I started reading Sarah over at San Francisco Budget Wedding, when I was planning my own wedding. Our ideas about weddings couldn’t be more different but that’s not why I read her. I read her because she is an amazing writer with life experience and a recent post she wrote about not having a life list really spoke to me.
In it she says:
I don’t have a Life List, and I’m not going to make one, either. I know I sound a bit childish when I say this, but I can’t help it. You can’t make me write a damn list or feel guilty for (a) not having a list or (b) not following a list. This has been bugging me for a while — all that pressure to come up with a list of Stuff I Will Do that has been swirling around the Internet of late. There was a time when I believed in Life Lists. I had one; I had things crossed off on my life list, and I was checking things off left and right. I lived my life by a charge-ahead Life List from the time I was a little girl.
She also goes on to say this:
I can’t think of any particular trauma that “caused” me to be so goal-oriented or adult, but I do know that I pushed myself until I broke, and I am not going to push myself anymore.
I want you to go over and read the rest of her post but I have been thinking about those words since yesterday. I have always been a rather goal oriented person. I put ideas to paper and kept them in the back of my mind. Because of my upbringing, the expectation was that going to school and making good grades was my job and then I was expected to go to college, get a “good” job, be a productive citizen, get married and have 2.5 kids and a dog. And all by the age of 30.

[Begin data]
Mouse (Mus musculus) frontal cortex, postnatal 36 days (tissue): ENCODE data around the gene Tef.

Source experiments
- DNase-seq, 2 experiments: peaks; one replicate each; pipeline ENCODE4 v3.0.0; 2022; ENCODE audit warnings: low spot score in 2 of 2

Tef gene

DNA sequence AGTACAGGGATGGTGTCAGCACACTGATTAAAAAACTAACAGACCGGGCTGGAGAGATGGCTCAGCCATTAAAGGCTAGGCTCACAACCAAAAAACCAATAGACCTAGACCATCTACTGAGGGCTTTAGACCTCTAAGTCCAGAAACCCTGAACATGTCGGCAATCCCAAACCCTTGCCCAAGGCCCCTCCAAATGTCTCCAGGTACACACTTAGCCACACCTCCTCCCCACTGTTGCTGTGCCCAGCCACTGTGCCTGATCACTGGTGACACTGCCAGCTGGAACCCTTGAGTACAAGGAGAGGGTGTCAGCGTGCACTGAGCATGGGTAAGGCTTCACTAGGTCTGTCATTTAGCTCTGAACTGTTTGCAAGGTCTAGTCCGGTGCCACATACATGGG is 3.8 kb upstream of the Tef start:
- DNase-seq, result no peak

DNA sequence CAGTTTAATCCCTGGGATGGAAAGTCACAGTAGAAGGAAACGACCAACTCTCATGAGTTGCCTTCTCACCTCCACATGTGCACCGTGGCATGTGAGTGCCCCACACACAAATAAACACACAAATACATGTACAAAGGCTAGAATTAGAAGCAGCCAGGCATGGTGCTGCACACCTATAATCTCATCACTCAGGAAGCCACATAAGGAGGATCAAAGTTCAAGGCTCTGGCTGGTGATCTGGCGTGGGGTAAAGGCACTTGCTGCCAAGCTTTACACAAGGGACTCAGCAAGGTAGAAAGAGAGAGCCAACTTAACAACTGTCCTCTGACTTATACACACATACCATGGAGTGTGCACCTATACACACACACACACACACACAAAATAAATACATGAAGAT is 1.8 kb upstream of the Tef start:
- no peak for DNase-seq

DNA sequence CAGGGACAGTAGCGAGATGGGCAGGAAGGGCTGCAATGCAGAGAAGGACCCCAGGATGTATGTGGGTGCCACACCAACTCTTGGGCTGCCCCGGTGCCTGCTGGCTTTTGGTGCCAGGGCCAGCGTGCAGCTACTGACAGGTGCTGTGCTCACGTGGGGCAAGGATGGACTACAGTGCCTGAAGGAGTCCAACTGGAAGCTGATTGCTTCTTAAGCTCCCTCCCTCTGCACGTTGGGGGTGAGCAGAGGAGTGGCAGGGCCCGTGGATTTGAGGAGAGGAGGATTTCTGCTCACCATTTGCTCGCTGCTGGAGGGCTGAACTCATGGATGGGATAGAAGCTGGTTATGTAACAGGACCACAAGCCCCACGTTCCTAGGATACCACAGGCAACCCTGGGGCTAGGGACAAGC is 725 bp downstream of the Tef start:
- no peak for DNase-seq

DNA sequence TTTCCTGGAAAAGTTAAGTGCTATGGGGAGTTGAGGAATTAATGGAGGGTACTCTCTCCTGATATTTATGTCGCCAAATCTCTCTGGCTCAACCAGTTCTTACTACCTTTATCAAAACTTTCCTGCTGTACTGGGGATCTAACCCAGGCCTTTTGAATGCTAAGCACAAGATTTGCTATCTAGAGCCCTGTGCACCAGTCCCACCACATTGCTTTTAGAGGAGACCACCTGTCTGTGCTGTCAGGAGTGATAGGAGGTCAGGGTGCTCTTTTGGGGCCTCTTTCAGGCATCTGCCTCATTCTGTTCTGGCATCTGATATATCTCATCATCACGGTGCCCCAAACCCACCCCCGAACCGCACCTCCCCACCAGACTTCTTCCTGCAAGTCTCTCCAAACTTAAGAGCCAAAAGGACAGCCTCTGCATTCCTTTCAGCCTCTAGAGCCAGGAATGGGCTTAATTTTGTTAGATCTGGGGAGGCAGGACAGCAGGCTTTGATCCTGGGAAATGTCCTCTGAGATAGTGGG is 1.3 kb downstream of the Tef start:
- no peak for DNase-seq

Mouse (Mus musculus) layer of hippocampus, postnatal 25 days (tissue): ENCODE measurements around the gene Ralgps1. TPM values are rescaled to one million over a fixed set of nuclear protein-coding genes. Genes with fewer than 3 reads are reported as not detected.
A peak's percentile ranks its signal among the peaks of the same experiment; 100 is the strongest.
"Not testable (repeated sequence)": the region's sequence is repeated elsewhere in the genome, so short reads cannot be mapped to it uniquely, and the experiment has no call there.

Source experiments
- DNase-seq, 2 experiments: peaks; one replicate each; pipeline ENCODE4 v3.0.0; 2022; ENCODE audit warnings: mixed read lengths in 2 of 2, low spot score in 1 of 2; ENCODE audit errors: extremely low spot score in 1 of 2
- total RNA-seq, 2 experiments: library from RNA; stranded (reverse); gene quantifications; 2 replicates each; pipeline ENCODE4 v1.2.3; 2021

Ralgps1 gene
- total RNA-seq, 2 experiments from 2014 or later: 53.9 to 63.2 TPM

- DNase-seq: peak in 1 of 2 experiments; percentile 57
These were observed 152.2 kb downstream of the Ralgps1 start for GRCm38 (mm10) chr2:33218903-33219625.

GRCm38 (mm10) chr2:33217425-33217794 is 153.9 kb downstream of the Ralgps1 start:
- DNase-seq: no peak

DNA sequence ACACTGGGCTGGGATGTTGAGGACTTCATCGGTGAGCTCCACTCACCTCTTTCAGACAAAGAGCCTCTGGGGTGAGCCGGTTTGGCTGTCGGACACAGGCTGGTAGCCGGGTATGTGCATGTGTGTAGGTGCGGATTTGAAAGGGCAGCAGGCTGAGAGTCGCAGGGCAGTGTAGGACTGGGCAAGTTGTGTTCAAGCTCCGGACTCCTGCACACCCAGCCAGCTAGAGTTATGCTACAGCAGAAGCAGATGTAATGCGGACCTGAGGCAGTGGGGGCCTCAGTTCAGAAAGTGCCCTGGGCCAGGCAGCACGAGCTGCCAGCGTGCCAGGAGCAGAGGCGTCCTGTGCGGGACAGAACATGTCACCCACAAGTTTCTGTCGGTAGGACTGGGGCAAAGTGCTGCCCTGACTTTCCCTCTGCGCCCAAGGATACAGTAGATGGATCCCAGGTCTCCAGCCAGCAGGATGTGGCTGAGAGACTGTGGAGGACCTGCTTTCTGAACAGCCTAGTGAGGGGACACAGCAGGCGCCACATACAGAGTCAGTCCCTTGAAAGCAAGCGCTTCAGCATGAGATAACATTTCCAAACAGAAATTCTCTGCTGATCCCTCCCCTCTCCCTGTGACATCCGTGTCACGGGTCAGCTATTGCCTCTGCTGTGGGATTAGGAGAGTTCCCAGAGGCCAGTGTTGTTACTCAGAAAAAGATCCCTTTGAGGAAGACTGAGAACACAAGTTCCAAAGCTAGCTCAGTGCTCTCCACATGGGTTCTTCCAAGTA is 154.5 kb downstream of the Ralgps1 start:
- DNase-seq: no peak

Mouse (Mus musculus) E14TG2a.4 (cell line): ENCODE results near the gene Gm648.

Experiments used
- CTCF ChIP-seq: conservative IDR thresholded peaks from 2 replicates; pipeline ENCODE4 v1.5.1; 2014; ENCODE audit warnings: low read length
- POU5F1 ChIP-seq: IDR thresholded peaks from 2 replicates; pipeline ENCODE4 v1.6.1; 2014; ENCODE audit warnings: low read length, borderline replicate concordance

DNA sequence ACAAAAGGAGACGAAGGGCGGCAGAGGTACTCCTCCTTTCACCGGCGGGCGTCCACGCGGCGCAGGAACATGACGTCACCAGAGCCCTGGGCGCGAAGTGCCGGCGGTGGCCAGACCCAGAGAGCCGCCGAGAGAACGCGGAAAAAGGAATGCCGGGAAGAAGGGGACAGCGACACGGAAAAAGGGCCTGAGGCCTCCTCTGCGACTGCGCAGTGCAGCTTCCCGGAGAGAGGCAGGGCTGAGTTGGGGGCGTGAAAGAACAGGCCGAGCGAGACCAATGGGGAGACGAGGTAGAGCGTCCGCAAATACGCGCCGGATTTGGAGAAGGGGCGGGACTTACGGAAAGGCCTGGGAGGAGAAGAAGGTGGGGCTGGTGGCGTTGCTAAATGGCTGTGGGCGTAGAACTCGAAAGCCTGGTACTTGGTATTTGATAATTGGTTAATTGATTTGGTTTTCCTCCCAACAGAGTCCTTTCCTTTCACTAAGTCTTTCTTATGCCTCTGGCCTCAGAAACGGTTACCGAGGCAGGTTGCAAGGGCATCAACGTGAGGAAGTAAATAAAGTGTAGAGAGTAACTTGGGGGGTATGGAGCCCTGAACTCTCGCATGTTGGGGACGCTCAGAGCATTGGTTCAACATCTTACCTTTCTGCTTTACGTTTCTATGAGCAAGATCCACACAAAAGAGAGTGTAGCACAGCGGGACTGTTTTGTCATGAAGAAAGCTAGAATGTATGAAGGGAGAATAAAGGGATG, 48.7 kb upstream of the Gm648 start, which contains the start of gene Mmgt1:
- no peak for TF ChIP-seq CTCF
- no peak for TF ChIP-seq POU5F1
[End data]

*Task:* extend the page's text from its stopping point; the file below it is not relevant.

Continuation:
So when I had accomplished everything I was “supposed” to on my own mental list, except that marriage and kids part, I thought I was a failure. I became depressed. I made a few bad choices in the men I was dealing with. I even visited a therapist to talk things out. I got a handle on myself to some degree after a while and ironically, just when I was coming to terms with not getting married at all, is when I met Myron.
Sarah wraps up her post by saying:
I don’t want a life list telling me all of the things I should be doing, worrying, planning, or accomplishing. I don’t want to put that kind of pressure on myself any more. Ten years ago, I had a life list. Then I discovered the hard way that life is not a recipe with ingredients to be measured and poured in exact amounts. In life, unlike cooking, if one ingredient is missing, it does not spoil the soup because something else happens instead, and if you can be open to following an unexpected turn in the road, wonderful things can come out of the crazy and the bad and the missed opportunities.
And that’s why this post really resonated with me. Yes, I wish I could have met Myron 5 years ago and I wish I wasn’t 37 years old trying to have a baby and I wish I wouldn’t have taken out so much in student loans. I wish, I wish, I wish. But that isn’t how life turned out for me. And trying to live life being very RIGID never works. I think you have to have some flexibility, in all that you do, or else you will go crazy.
How my life has turned out right about now, is exactly how it’s supposed to be.
I’d like to thank Sarah for reminding me of that.